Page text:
“I see they’re starting to [do] a lot of after school programs and stuff like that,” William said. “That’s good.”
Just across the street from where William and his friends spent the afternoon, East Garfield’s Richard T. Crane Technical Preparatory High School offers after-school work-study programs for its students to learn basic job-finding skills. Students like Marcus Hallam, 18, a senior, leave class early in order to attend a program where students are taught skills such as interviewing techniques. He is preparing to apply to colleges and possibly seek a sports scholarship.
Despite the acceleration of laws and talk and promises after such a violent year in Chicago, and the Sandy Hook tragedy, finding a solution to gun violence remains daunting. Small steps might be the answer, according to some observers, and Cook County’s proposals to tax weapons to raise funds for uninsured victims of shootings, which make up about 70 percent of victims, could prove a concrete start.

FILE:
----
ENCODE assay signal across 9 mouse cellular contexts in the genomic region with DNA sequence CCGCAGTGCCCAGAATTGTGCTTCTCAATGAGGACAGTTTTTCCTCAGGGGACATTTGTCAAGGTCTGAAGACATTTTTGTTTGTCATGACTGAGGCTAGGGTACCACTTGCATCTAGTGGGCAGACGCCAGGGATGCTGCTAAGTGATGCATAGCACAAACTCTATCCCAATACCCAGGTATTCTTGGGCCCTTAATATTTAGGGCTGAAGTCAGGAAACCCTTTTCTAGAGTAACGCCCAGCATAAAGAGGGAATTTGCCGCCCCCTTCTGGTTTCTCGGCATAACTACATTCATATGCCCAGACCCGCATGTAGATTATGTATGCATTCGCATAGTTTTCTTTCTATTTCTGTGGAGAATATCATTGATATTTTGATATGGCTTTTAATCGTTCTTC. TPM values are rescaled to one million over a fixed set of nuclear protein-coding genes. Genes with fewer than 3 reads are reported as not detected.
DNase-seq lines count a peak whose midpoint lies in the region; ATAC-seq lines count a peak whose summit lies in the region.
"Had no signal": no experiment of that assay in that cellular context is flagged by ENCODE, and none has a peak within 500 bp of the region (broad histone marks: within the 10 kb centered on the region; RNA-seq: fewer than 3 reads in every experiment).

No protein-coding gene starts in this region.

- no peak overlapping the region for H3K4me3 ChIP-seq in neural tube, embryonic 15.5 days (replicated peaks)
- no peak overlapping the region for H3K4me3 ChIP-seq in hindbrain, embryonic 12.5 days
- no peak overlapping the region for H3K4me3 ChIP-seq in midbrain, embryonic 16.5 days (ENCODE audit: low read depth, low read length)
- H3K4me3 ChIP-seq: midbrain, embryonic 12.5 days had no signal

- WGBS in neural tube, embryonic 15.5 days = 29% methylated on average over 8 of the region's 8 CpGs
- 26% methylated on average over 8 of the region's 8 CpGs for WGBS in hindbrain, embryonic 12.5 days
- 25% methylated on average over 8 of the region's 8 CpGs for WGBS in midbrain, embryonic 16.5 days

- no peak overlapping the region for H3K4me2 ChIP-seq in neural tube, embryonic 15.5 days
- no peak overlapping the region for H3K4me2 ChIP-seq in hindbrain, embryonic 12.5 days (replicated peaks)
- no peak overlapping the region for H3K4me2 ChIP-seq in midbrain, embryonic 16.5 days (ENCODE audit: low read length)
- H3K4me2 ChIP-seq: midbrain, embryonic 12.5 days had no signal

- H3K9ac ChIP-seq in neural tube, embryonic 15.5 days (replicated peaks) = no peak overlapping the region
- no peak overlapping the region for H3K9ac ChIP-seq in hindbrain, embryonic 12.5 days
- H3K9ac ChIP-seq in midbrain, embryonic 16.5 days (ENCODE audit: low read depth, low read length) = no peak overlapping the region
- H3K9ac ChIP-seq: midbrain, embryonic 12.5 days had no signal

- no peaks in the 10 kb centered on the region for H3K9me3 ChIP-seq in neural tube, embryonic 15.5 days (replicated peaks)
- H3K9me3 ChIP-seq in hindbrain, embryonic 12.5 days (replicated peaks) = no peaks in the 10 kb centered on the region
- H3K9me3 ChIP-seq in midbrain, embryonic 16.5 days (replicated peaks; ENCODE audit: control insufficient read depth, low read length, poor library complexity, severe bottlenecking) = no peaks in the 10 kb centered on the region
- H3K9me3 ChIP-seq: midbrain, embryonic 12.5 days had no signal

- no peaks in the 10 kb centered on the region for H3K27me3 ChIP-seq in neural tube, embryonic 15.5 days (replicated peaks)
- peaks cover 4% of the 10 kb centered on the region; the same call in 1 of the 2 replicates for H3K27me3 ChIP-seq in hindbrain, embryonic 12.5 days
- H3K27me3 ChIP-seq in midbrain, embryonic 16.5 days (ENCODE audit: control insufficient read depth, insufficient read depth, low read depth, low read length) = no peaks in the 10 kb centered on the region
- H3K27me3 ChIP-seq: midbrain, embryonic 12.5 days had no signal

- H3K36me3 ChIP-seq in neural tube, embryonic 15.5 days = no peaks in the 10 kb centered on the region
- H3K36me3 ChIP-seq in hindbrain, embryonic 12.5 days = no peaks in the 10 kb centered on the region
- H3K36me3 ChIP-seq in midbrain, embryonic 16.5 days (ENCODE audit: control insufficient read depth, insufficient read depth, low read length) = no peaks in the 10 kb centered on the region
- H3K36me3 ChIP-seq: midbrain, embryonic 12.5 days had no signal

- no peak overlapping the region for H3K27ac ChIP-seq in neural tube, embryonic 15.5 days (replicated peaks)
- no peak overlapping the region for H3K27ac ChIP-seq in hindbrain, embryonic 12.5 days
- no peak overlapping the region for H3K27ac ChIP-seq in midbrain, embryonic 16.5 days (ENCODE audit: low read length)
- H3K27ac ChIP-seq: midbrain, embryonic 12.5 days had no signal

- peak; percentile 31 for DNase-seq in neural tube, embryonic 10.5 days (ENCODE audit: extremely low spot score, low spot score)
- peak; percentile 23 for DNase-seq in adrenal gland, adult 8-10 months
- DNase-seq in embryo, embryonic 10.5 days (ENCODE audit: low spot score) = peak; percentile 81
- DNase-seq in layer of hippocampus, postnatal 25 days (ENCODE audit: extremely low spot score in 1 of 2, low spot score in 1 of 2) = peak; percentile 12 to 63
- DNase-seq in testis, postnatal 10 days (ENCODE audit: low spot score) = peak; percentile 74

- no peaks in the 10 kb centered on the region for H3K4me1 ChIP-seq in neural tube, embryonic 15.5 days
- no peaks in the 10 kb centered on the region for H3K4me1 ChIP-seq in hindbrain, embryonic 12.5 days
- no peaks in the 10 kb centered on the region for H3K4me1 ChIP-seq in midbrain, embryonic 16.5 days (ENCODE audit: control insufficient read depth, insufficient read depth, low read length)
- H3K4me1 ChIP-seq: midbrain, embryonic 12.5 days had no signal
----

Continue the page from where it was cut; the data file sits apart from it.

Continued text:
But, this too was met with some hesitancy, as William said he sees no clear purpose to the tax. “People [are] still going to get shot. [The politicians] [are] only taxing them for money [purposes], for their purpose, for their pockets. They aren’t taxing them for our pockets, [there isn’t any] money coming out here for us. The politicians in Illinois are untruthful, can’t be trusted.”
What many say is most important is that violence – chiefly that committed with firearms – needs to be stopped for upcoming generations. Termaine Johnson, 16, is a sophomore at Crane Tech. While he sees the county’s tax push as a “nice” way to raise revenues for gunshot victims, ultimately what he wants is an end to the violence that so bloodies Chicago and hurts the reputation of a city that is otherwise so prominent in business and culture.
“People…dying left and right…for nothing,” he said. “I just wish it could stop.”
This story appears in The Chicago Bureau. Bureau Editor Eric Ferkenhoff contributed to this story.
Photo by Natalie Krebs.
Initiatives emerging from shootings may conflict with efforts to reduce police involvement in school discipline
As the White House considers proposals to allocate federal money for armed guards in schools, prominent school-discipline reform groups have issued a report denouncing the idea as a misguided reaction to the Newtown school shooting.